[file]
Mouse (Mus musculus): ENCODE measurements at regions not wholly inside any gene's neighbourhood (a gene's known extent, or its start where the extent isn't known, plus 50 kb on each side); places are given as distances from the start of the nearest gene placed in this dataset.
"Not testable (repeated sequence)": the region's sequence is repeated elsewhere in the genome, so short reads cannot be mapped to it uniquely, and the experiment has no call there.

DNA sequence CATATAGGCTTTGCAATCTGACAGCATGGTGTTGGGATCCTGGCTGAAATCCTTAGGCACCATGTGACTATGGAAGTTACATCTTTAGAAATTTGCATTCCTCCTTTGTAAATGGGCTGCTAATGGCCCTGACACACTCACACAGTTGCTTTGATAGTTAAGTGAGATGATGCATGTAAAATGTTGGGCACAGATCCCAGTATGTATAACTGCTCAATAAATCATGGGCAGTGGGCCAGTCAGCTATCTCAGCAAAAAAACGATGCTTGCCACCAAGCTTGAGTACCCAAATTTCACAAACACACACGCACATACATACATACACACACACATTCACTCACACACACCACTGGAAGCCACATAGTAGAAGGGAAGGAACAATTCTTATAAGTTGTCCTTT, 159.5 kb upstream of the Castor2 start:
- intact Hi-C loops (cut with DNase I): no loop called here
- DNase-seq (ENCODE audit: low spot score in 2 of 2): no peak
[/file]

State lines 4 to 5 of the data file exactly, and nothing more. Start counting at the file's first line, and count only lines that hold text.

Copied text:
- intact Hi-C loops (cut with DNase I): no loop called here
- DNase-seq (ENCODE audit: low spot score in 2 of 2): no peak